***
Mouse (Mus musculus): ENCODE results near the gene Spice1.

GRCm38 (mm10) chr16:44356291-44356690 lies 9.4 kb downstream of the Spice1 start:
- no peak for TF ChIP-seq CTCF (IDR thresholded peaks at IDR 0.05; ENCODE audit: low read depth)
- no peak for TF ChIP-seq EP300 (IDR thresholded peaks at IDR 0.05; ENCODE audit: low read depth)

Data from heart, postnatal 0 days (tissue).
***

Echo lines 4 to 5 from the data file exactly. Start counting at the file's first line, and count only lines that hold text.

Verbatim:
- no peak for TF ChIP-seq EP300 (IDR thresholded peaks at IDR 0.05; ENCODE audit: low read depth)

Data from heart, postnatal 0 days (tissue).